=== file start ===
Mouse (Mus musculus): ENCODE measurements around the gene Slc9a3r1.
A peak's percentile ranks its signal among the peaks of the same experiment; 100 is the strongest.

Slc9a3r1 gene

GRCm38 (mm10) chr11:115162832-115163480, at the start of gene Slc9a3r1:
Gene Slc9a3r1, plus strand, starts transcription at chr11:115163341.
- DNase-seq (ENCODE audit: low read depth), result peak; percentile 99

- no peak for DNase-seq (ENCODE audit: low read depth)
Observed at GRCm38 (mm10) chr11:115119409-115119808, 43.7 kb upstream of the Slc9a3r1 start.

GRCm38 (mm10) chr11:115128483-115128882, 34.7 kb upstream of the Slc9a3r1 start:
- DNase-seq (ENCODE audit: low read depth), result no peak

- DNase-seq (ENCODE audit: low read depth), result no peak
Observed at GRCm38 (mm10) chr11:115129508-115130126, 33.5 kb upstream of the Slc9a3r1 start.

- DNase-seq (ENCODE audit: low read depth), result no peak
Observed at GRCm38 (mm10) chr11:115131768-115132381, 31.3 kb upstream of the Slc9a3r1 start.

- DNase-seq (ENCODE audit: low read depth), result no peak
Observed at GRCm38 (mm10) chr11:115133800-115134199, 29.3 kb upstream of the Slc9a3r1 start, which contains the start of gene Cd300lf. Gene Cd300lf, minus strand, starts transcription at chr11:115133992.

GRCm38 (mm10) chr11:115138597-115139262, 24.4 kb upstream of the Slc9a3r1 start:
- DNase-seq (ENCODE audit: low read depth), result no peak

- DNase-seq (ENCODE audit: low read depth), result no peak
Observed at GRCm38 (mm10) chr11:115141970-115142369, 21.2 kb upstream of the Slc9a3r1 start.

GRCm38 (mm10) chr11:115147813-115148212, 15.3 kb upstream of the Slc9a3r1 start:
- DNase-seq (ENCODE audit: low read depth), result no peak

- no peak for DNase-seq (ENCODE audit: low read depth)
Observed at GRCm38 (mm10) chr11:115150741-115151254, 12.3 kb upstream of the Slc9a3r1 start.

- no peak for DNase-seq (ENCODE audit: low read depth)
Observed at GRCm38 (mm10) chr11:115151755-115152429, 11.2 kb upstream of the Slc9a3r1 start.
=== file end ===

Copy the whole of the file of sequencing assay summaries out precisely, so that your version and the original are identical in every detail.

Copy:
Mouse (Mus musculus): ENCODE measurements around the gene Slc9a3r1.
A peak's percentile ranks its signal among the peaks of the same experiment; 100 is the strongest.

Slc9a3r1 gene

GRCm38 (mm10) chr11:115162832-115163480, at the start of gene Slc9a3r1:
Gene Slc9a3r1, plus strand, starts transcription at chr11:115163341.
- DNase-seq (ENCODE audit: low read depth), result peak; percentile 99

- no peak for DNase-seq (ENCODE audit: low read depth)
Observed at GRCm38 (mm10) chr11:115119409-115119808, 43.7 kb upstream of the Slc9a3r1 start.

GRCm38 (mm10) chr11:115128483-115128882, 34.7 kb upstream of the Slc9a3r1 start:
- DNase-seq (ENCODE audit: low read depth), result no peak

- DNase-seq (ENCODE audit: low read depth), result no peak
Observed at GRCm38 (mm10) chr11:115129508-115130126, 33.5 kb upstream of the Slc9a3r1 start.

- DNase-seq (ENCODE audit: low read depth), result no peak
Observed at GRCm38 (mm10) chr11:115131768-115132381, 31.3 kb upstream of the Slc9a3r1 start.

- DNase-seq (ENCODE audit: low read depth), result no peak
Observed at GRCm38 (mm10) chr11:115133800-115134199, 29.3 kb upstream of the Slc9a3r1 start, which contains the start of gene Cd300lf. Gene Cd300lf, minus strand, starts transcription at chr11:115133992.

GRCm38 (mm10) chr11:115138597-115139262, 24.4 kb upstream of the Slc9a3r1 start:
- DNase-seq (ENCODE audit: low read depth), result no peak

- DNase-seq (ENCODE audit: low read depth), result no peak
Observed at GRCm38 (mm10) chr11:115141970-115142369, 21.2 kb upstream of the Slc9a3r1 start.

GRCm38 (mm10) chr11:115147813-115148212, 15.3 kb upstream of the Slc9a3r1 start:
- DNase-seq (ENCODE audit: low read depth), result no peak

- no peak for DNase-seq (ENCODE audit: low read depth)
Observed at GRCm38 (mm10) chr11:115150741-115151254, 12.3 kb upstream of the Slc9a3r1 start.

- no peak for DNase-seq (ENCODE audit: low read depth)
Observed at GRCm38 (mm10) chr11:115151755-115152429, 11.2 kb upstream of the Slc9a3r1 start.